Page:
Has the long, slow recovery of the commercial property market already begun? Indications are that this is indeed the case; it was the message behind NAI Global’s annual Global Market Report, released in January, and is backed up by forecasts and analysis made public recently by other real estate advisory firms. 

After a rocky start to 2010, the situation for the commercial property market was looking more positive as the year drew to a close. Much of the activity in 2010 was driven by corporate space users taking advantage of a tenants’ market worldwide to lock in low effective rental rates and reduce their overall occupancy costs. Office rental rates in some markets have fallen more than 30% from their mid-2007 peak. This activity is expected to increase as economic growth returns, further unleashing significant pent-up demand, according to the NAI report. 

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Greenshoots emerging?
 
“Although 2010 was another very challenging year for the industry, we began to see clear signs that the global economy and commercial real estate markets had stabilised and were beginning to improve with a noticeable pick-up in transaction volume around the world,” says Jeffrey M Finn, president and CEO of NAI Global. “Companies around the globe are taking advantage of the current market, extending or renegotiating leases, securing investment properties, disposing of underperforming assets and finalising plans for growth in the next 24 months. We expect a much more active market for buyers, sellers and occupiers as conditions continue to improve.”

Jones Lang LaSalle (JLL), meanwhile, reported that global direct real estate investment volumes had surged by 50% to $316bn in 2010. After reaching a low of $209bn for the full-year 2009, global direct commercial real estate volumes were bolstered by an active first half of 2010 in key markets and a general surge in fourth-quarter investment activity, says JLL. Activity in the fourth quarter of 2010 marks the first time global investment volumes have exceeded $100bn since the onset of the global financial crisis in 2007.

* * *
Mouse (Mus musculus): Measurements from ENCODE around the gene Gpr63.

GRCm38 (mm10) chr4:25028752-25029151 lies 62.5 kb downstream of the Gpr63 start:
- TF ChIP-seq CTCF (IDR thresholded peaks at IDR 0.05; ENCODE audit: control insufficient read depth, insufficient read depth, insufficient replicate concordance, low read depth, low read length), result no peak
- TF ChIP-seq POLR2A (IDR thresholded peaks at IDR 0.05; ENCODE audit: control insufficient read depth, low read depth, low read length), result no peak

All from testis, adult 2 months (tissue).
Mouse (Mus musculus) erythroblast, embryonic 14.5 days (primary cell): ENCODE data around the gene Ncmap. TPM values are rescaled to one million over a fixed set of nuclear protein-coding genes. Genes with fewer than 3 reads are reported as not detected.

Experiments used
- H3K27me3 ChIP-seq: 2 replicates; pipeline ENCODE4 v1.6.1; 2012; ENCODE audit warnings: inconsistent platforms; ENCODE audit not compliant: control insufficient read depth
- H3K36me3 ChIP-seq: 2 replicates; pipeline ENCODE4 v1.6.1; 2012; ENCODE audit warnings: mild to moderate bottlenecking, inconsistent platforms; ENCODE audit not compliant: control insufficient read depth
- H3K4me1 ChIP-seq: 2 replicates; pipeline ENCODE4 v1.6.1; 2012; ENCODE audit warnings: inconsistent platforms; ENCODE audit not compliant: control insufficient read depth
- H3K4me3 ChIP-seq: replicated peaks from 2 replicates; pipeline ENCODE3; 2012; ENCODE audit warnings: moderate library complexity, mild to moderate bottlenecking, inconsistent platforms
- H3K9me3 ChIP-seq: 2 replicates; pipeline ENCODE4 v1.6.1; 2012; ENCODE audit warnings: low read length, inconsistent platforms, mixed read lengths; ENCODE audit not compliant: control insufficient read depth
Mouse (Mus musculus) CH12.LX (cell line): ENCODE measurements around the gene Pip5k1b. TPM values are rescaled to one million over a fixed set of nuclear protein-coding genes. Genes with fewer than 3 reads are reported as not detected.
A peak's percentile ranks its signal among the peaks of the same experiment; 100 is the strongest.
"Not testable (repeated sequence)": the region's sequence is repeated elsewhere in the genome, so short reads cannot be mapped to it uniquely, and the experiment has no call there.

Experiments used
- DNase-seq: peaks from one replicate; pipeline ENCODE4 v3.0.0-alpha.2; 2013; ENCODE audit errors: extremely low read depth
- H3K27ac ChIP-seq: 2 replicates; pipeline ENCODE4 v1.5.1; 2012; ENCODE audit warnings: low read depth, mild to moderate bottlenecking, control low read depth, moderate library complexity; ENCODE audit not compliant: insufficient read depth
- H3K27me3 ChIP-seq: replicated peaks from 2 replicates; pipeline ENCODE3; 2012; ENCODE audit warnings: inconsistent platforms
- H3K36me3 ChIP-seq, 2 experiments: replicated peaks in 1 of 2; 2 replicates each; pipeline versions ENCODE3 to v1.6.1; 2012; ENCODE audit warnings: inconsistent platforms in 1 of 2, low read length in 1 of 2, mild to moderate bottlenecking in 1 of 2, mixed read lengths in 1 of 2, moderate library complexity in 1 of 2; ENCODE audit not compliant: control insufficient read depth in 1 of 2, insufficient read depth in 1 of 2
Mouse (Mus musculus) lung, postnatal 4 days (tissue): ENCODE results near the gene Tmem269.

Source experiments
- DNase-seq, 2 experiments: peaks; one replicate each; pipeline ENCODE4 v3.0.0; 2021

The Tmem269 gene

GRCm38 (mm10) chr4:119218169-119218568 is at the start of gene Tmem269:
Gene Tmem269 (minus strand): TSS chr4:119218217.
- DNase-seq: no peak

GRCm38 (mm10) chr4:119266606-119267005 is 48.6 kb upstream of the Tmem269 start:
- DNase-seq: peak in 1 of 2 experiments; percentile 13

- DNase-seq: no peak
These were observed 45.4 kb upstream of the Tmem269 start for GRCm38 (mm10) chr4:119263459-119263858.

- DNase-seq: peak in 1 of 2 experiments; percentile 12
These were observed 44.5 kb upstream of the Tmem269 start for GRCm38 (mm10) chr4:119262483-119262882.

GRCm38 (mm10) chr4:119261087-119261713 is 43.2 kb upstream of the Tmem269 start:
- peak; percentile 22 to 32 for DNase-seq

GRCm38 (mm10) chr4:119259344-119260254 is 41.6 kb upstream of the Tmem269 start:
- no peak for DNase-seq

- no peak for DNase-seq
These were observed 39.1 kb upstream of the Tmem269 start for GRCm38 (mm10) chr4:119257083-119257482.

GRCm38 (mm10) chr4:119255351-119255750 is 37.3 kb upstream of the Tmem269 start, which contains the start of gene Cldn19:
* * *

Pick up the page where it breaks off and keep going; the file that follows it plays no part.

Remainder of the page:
"At the beginning of 2010, we predicted total global volumes to land near $300bn, and the fourth quarter surpassed our estimates,” says Arthur de Haast, head of JLL’s international capital group. “Barring further sovereign debt crises or financial shocks, the momentum of 2010 is expected to continue over the next 12 months and we predict global volumes for 2011 should increase by 20% to 25%.”

Rebound in the West

The Americas and Europe, having experienced the greatest decline in total volumes in 2008 and 2009, have shown the strongest rebound.
 
“Of the developing markets, volumes in China and Brazil were bolstered by a surge of activity in the fourth quarter as volumes in both countries hit record levels,” adds Mr de Haast. “The US, the Nordics and Germany also experienced healthy growth in the final quarter compared with a year ago.”

In Europe, the Middle East and Africa (EMEA), which recorded the highest overall volumes of the three global regions in 2010, full-year volumes reached $136bn, up by nearly 40% on 2009 in dollar terms. Fourth-quarter volumes hit $49bn, marking the highest level since the first quarter of 2008 ($60bn) by a significant margin. Europe’s largest markets – the UK, Germany and France – made up over half of the region’s direct commercial real estate volumes, confirming the global trend of investor appetite for core products in mature and transparent markets, although there is clear evidence of investors being prepared to look further afield.